Our campaign to abolish private management of public areas/amenities on new build estates has been going now for 7 years. During that time we have had 8 housing ministers, a private members bill and numerous press articles, mostly on regional networks. There have been some promises from the government which have stood for 4 years without action. Since these only covered regulating an existing exploitative system we feel perhaps this has been a blessing in disguise as the CMA (Competition and Markets Authority) have stepped in with a Market Study which is looking at private estate management as part of its work. The study began in March and a progress report has just (25/08/23) been posted along with a press release. They are now looking at investigating the area in greater depth. This is hopeful news and we are confident that they will find anticompetitive practices which impact adversely on many new build home buyers. Thanks to all HorNet supporters have worked hard to submit evidence to the CMA. Also thank you NLC (National Leasehold Campaign) – we know you raise the issue of estate charges whenever the opportunity arises.
The CMA are considering looking into private estate management via their more formal in depth legal process (Market Investigation Referral) and we feel we should encourage them to do so as it looks to see if competition law has been broken. This may be the only way current victims could ultimately get compensated for their predicament . The down side is time – another 18 months plus, but we hope it would be worth it. Our understanding is that it wouldn’t necessarily preclude the CMA from making recommendations to the government for policy changes which could stop current practices in future. To take a look at their August 25th Update click here. It’s worth spending some time reading this 70 page document – the section near the end gives more explanation of the measures they can take.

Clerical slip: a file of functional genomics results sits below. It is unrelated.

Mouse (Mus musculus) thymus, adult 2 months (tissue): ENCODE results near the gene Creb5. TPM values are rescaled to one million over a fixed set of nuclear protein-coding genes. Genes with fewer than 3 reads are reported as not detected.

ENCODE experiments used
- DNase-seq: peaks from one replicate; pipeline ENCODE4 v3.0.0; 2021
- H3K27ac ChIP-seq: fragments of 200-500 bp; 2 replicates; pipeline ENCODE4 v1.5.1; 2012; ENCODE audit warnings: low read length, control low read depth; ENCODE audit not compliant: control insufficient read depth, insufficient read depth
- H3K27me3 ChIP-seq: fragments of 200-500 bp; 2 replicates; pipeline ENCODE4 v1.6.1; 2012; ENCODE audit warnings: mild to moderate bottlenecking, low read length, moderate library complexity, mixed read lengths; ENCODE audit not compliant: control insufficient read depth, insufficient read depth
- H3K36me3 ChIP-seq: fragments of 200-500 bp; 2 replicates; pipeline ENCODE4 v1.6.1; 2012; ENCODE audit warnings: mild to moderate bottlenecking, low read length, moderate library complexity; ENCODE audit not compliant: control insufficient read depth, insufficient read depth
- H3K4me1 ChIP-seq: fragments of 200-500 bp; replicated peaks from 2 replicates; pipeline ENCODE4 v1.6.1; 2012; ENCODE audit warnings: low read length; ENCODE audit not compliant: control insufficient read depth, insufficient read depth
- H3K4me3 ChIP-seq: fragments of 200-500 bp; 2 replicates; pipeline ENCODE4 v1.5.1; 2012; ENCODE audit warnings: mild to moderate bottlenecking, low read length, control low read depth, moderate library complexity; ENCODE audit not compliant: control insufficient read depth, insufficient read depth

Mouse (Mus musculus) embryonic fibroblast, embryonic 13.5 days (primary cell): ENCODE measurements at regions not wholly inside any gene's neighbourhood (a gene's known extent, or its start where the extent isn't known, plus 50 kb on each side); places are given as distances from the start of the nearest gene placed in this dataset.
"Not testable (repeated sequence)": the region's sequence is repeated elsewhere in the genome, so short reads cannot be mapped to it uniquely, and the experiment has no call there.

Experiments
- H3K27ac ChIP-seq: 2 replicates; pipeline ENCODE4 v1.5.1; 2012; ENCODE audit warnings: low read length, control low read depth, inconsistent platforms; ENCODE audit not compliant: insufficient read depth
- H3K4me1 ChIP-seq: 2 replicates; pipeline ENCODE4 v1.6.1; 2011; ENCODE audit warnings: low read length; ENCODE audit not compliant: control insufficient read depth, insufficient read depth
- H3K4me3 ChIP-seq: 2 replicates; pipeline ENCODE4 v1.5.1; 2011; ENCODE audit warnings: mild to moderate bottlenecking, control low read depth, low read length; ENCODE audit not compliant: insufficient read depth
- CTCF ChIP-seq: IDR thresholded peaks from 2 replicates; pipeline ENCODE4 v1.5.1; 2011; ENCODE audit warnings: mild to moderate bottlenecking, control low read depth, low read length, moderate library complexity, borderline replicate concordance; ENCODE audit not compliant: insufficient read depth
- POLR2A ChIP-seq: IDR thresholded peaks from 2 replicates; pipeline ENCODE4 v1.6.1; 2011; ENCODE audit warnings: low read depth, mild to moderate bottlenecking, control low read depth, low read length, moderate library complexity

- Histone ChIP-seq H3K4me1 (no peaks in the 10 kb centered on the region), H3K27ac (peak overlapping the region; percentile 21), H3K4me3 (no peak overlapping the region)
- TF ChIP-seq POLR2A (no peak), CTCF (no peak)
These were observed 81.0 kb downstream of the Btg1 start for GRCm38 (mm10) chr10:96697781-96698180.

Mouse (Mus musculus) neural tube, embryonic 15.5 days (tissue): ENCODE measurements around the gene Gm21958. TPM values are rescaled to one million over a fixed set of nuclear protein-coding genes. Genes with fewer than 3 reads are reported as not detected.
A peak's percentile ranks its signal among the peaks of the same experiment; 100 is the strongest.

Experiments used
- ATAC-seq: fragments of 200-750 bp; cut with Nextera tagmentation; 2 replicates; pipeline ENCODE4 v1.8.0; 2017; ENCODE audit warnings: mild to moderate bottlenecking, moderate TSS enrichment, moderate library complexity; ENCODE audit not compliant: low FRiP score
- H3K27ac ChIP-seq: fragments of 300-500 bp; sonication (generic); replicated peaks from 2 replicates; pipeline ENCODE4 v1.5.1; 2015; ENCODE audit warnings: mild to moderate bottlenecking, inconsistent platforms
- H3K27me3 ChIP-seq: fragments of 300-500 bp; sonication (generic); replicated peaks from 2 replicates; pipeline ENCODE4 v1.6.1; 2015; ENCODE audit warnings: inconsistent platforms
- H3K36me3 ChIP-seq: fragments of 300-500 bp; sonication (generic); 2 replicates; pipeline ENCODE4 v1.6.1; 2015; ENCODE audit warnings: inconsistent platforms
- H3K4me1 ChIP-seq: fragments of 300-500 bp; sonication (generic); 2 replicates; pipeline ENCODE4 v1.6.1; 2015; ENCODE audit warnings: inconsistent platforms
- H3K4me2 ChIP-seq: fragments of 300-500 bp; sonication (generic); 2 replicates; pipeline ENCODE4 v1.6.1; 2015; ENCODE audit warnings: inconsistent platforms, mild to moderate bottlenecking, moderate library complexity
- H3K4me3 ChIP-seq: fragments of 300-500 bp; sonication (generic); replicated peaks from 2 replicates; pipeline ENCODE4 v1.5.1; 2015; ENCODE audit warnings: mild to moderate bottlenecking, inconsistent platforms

From the start, we have felt that the model is unfair, as we also pay council tax. Estate home buyers are paying for public amenities and for poor quality infrastructure which is likely to be expensive to maintain the future. The full nature of the liability is deliberately hidden at the point of purchase, usually being described as a charge for grass cutting/ landscape tidying. There is usually no choice of managing agent and where there is a self management type of company, it had proved hard for residents to take over from the builders.
Likewise no choice is being offered by the big builders in the type of estate management so people cannot choose to buy on a council adopted estate with its attendant higher build specifications. They just aren’t offering up their developments for adoption. It saves them a lot of money! Councils have difficulty trying to enforce adoption as there is no central government policy requiring it.
We have discovered, mostly from talking to each other across the UK, that there is no standardisation in the structures covered, the legal arrangements in the deeds or in standards of maintenance.
Even more concerning is the lack of quality control at the point of handover to the managing agent or residents management company to ensure the grounds and amenities are up to standard.
There are no regulations to protect estate residents of any tenure from exploitation by managing agents or rogue resident directors. Overcharging is rife and work not done.
We trust the CMA will find sufficient evidence of consumer detriment in this part of the housing market.